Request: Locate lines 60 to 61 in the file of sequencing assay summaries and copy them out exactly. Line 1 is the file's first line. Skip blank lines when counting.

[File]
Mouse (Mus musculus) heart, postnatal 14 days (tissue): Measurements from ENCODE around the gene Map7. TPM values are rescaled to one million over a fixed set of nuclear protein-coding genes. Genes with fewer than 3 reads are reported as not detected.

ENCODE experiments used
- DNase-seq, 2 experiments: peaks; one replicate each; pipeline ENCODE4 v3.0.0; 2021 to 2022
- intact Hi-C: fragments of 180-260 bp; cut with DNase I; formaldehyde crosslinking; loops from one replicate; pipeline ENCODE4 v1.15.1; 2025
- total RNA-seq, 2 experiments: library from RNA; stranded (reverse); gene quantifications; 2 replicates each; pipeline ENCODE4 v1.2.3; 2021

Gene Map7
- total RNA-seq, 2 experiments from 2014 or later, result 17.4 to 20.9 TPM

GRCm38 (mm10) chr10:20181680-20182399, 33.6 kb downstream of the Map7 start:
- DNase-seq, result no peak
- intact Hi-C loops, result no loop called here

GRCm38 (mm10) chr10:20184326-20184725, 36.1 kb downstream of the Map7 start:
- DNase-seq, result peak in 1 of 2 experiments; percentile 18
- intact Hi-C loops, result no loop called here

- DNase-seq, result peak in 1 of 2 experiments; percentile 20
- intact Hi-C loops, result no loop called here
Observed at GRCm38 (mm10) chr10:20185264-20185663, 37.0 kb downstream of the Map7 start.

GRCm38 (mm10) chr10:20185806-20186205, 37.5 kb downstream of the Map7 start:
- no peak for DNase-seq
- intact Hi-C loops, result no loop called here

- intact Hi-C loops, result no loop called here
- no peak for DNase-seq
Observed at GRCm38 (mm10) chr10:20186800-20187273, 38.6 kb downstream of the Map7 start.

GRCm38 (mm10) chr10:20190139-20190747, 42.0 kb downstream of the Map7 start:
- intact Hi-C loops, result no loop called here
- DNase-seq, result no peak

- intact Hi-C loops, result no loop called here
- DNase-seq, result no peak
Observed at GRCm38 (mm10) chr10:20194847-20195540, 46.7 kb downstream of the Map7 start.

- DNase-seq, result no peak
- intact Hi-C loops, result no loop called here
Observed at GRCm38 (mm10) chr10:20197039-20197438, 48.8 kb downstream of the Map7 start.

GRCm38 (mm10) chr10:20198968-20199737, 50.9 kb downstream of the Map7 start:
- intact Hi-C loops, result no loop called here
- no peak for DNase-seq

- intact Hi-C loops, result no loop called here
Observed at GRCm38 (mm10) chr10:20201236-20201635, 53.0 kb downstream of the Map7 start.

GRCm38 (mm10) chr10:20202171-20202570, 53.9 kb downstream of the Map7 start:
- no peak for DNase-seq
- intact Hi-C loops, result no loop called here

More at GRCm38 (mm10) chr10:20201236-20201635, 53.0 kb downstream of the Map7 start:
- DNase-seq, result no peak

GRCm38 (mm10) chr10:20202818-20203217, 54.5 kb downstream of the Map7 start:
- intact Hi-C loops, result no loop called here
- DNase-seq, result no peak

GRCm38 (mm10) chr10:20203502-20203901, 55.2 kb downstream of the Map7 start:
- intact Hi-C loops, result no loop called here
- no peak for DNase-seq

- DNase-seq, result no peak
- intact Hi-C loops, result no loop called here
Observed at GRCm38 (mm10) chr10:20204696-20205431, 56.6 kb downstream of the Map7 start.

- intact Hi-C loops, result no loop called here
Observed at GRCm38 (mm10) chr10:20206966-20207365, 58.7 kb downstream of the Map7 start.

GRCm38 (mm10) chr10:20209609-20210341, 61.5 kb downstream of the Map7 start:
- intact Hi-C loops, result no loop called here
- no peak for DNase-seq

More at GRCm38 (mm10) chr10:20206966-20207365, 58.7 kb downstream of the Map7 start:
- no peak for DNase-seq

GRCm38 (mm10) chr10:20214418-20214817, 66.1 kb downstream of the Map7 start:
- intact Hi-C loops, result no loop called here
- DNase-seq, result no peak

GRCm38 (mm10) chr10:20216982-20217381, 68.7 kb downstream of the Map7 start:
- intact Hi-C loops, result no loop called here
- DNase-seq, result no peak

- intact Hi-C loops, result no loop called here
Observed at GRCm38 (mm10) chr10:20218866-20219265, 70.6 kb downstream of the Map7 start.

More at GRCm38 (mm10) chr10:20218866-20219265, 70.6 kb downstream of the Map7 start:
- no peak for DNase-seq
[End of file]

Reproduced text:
- DNase-seq, result no peak

GRCm38 (mm10) chr10:20216982-20217381, 68.7 kb downstream of the Map7 start: